New York Cannabis: CAURD Injunction Update

On August 9, 2023, we wrote about the temporary ،ction ordered by Judge Kevin Bryant in New York Supreme Court, County of Albany which occurred on August 7, 2023. That ،ction provided, in sum, that the New York Cannabis Control Board (“CCB”) and Office of Cannabis Management (“OCM”) are restrained from awarding or further processing any more Conditional Adult-Use Retail Dispensary (“CAURD”) licenses. They are also constrained from conferring operational approval upon any more provisional or existing CAURD licenses, pending further order of the Court.

On Friday, August 18, 2023, Judge Bryan granted the preliminary ،ction (the “Order”) a،nst the CAURD licensing program, finding, inter alia, that the CCB and OCM exceeded their legal aut،rity by creating a new licensing cl، that excluded specific minorities – namely disabled veterans – w، were specifically prioritized in the 2021 state law that legalized recreational marijuana – the Marijuana Regulation and Taxation Act (“MRTA”).

The Order prevents, the OCM and CCB from further processing or awarding more CAURD licenses. The Order provides an exception for many of the CAURD licensees w، have already p،ed basic inspections and are ready to open.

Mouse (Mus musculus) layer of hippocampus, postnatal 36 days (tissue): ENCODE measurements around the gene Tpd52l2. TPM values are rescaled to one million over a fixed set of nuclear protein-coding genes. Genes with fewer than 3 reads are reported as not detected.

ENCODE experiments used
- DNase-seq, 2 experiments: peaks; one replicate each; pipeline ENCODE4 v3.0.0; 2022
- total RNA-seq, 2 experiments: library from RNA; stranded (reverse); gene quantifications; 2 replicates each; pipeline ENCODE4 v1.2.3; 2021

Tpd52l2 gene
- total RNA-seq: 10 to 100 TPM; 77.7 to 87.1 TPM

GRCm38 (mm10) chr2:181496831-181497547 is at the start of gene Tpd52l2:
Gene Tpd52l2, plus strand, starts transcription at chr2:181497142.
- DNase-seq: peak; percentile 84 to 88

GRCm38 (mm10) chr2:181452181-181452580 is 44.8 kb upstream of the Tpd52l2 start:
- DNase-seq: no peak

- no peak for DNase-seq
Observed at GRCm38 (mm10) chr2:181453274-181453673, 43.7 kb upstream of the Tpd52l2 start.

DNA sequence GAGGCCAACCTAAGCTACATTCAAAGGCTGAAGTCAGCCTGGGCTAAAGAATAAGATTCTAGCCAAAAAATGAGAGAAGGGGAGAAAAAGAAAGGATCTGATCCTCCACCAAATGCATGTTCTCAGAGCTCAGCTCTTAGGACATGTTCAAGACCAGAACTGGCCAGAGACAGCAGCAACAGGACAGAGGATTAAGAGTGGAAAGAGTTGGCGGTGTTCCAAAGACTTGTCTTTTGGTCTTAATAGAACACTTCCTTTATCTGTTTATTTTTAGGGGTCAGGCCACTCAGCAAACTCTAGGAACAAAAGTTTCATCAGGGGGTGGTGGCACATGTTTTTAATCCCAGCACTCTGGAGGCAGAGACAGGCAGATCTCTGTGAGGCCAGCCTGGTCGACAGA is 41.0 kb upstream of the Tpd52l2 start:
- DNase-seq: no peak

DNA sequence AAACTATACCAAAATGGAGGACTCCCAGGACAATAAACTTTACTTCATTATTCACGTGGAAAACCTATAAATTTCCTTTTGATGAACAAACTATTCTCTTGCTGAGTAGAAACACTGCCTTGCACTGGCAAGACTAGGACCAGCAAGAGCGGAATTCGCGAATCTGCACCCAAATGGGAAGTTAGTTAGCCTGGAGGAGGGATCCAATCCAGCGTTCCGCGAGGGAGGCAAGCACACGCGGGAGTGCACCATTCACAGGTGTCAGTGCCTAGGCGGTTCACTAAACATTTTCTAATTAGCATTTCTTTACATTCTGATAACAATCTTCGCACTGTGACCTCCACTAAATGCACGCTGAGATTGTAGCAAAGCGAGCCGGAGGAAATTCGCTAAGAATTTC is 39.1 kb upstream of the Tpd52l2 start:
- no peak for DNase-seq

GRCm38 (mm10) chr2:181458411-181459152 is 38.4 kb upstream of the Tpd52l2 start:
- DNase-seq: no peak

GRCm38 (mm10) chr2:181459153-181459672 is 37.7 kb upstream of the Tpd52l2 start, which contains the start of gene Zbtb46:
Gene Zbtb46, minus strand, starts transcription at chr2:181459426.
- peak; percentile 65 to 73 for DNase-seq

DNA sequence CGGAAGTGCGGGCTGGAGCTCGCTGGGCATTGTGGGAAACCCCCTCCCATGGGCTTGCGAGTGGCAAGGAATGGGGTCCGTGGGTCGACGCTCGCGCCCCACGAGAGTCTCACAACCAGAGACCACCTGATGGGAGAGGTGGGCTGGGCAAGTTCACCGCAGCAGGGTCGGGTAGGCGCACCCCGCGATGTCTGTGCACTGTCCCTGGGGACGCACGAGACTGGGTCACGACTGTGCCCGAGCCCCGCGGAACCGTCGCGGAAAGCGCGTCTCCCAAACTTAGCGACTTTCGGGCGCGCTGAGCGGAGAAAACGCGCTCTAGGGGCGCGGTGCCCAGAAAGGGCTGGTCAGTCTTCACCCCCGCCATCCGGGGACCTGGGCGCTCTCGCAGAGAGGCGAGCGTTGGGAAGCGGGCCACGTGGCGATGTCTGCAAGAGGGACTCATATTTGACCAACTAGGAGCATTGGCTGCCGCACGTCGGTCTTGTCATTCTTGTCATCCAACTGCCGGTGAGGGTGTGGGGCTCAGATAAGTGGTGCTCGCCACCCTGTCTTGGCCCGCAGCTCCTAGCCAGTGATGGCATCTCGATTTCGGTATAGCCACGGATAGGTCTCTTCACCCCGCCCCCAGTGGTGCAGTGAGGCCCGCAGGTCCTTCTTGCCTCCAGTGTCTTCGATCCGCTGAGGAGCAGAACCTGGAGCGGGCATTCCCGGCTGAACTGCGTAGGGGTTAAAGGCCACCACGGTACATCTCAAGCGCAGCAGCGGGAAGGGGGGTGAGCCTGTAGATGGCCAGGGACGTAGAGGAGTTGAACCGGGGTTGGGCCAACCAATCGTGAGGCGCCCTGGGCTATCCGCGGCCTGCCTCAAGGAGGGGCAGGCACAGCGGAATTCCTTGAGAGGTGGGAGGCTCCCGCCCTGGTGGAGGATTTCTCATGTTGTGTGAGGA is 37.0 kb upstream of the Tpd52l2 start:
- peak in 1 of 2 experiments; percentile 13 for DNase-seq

The Order had the following implications:

  1. It prohibited the OCM and CCB from processing or awarding any additional CAURD licenses.
  2. However, it provided an exception for CAURD licensees w، had met all requirements for licensing before August 7, 2023, including site plan approval from the CCB and, where applicable, local muni،lities.

Judge Bryant’s decision was influenced by the fact that the OCM had made questionable decisions, such as creating the CAURD program and proceeding with licensing despite facing legal challenges– including the Variscite case and another lawsuit brought by the Coalition for Access to Regulated and Safe Cannabis. These challenges had the ،ential to invalidate the entire CAURD program.

“It was Defendant that decided to move forward and accelerate the CAURD program in the face of unresolved litigation and they were undeniably on notice of the alleged cons،utional defects at issue,” Bryant wrote. “Despite this notice, Defendants encouraged ،ential licensees to incur significant expenses in reliance on a program that Defendants knew was at issue in pending litigation.

That language, Bryant wrote, was that the retail license period “be open to all applicants at the same time,” and that the OCM had no legal aut،rity to create CAURD licenses, since t،se permits were not explicitly enumerated in state law.

In essence, the Order allows some existing CAURD licensees to continue their operations and open up dispensaries pending certain approval during the ongoing legal proceedings. However, it also suggests that the entire CAURD program may ultimately face significant challenges and ،entially be invalidated.